Hersman, 43, was appointed NTSB chairman by President Obama in 2009 and was re-appointed in 2011. Both times, she was confirmed unanimously by the Senate.
Hersman was named to the board of the NTSB by President George W. Bush in 2004. Her board position and chairmanship are set to expire at the end of 2013.
Before joining NTSB, Hersman was a senior advisor to the Senate Commerce, Science, and Transportation Committee from 1999 to 2004.
The NTSB, an independent agency, investigates air, rail, bus, and pipeline accidents, leaving truck safety to the Department of Transportation. However, Hersman, who holds a commercial truck driver's license, is seen as highly knowledgeable about the motor carrier safety issues that consumed much of the industry's attention during LaHood's four-year tenure.
A major source of that attention have been efforts by the Federal Motor Carrier Safety Administration (FMCSA), a subagency of the Department of Transportation that oversees truck safety, to implement its CSA 2010 initiative. CSA 2010 was designed to remove substandard drivers from the road. Shippers, carriers, and third-party logistics providers (3PLs) complain that the methodology used under CSA 2010 to determine a driver's fitness is flawed and inaccurate and exaggerates the problems at generally roadworthy trucking companies.
FMCSA is also in the midst of a legal challenge to its proposed rules governing a driver's hours of service. The rules are reviled by the industry as costly, unnecessary, and a threat to highway safety. Meanwhile, safety advocates argue the new rules don't go far enough to protect motorists. Oral arguments to debate the rules are set for March 15 in a federal appeals court in Washington. The rules were finalized a year ago, and the FMCSA is scheduled to begin enforcing them on July 1.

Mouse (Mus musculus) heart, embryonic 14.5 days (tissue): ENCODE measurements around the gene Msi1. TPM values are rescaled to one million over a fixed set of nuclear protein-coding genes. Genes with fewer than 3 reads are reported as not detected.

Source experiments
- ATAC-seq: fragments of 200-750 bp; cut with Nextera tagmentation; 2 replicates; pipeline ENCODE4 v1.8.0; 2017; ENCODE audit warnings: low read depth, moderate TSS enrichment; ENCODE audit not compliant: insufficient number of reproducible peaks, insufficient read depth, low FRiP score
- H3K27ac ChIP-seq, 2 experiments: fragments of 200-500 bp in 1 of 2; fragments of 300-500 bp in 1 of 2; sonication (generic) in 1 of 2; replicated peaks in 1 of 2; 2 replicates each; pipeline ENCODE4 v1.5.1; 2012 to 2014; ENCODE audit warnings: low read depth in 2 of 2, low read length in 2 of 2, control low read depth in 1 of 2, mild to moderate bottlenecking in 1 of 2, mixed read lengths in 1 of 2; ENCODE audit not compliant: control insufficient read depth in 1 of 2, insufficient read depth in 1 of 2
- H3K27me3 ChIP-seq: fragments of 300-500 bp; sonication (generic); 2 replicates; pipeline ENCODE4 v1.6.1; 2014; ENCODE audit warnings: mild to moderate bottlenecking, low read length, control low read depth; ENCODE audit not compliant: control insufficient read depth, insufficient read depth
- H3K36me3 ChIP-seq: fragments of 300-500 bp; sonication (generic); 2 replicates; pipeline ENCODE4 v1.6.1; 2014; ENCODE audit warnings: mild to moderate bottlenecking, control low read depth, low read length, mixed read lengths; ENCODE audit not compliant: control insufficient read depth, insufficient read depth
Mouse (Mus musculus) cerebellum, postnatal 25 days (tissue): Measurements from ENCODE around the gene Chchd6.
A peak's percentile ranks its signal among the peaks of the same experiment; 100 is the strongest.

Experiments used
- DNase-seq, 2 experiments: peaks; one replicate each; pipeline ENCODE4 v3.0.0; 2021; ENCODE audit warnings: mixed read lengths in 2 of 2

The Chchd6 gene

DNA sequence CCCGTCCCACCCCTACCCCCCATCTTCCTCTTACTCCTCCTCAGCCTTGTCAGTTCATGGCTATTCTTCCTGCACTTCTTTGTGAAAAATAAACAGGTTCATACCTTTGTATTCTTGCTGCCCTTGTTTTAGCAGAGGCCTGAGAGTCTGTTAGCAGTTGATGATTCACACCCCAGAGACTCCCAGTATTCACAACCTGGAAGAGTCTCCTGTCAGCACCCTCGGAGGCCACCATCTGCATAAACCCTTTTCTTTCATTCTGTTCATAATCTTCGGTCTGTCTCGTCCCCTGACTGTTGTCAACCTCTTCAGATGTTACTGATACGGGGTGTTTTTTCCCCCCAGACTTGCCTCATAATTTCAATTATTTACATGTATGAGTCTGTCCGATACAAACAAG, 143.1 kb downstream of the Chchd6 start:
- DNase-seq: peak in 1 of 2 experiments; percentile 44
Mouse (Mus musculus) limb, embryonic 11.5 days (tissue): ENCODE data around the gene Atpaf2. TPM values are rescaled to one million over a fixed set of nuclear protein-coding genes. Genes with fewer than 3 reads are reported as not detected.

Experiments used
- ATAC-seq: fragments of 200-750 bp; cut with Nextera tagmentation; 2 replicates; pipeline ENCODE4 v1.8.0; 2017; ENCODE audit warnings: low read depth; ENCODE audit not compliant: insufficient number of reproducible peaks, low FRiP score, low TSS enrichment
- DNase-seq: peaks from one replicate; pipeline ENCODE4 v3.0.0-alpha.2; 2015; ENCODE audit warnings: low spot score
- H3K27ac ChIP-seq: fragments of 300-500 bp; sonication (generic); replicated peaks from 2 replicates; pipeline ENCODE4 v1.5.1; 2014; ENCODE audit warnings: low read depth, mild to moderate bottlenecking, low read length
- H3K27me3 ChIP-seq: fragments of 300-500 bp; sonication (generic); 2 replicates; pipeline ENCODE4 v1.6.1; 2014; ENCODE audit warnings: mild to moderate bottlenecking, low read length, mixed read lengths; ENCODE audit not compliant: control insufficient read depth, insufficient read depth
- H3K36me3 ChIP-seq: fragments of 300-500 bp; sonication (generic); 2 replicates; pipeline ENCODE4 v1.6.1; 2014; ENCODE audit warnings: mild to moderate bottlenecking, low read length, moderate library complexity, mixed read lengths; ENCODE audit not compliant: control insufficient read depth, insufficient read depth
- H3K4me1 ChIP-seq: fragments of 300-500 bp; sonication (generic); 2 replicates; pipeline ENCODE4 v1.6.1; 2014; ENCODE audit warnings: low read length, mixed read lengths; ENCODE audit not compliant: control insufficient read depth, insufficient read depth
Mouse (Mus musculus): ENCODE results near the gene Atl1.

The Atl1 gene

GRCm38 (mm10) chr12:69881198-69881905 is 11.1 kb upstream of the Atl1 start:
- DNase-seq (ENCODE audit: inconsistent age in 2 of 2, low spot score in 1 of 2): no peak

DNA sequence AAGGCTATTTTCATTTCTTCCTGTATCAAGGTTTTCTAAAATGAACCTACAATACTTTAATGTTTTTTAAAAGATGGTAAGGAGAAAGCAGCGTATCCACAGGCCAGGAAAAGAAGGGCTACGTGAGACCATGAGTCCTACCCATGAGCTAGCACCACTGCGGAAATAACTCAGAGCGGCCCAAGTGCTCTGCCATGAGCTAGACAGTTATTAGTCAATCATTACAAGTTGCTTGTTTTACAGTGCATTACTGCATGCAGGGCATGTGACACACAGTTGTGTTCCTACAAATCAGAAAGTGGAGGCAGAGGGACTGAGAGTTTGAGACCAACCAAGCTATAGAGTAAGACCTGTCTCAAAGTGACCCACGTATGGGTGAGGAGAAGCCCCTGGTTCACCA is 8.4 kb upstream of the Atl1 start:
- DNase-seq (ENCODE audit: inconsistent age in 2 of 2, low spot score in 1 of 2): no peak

Hersman's education and her gender may have been two factors that gave her the nod over other candidates. Among her academic credentials is a Master of Science from Virginia's George Mason University in "Conflict Analysis and Resolution," a valuable skill in a town that thrives on conflict and compromise and in an industry that has seen its own fair share of internecine warfare.
Hersman's nomination would further quiet the outcry from women's right groups that President Obama was surrounding himself in his second-term with an "all-boy" cabinet. The only other potential female cabinet member is Sally Jewell, CEO of Recreational Equipment Inc. (more commonly known as REI), who the president nominated on Feb. 6 to be Secretary of the Interior.
Created in 1967, the 400-employee NTSB is widely admired for its professionalism, work ethic, and integrity. Within the federal bureaucracy, it is considered one of the few agencies that give citizens a high-quality return on their tax dollars. The NTSB has an annual budget of more than $100 million.Classification : regulatory Companies: REI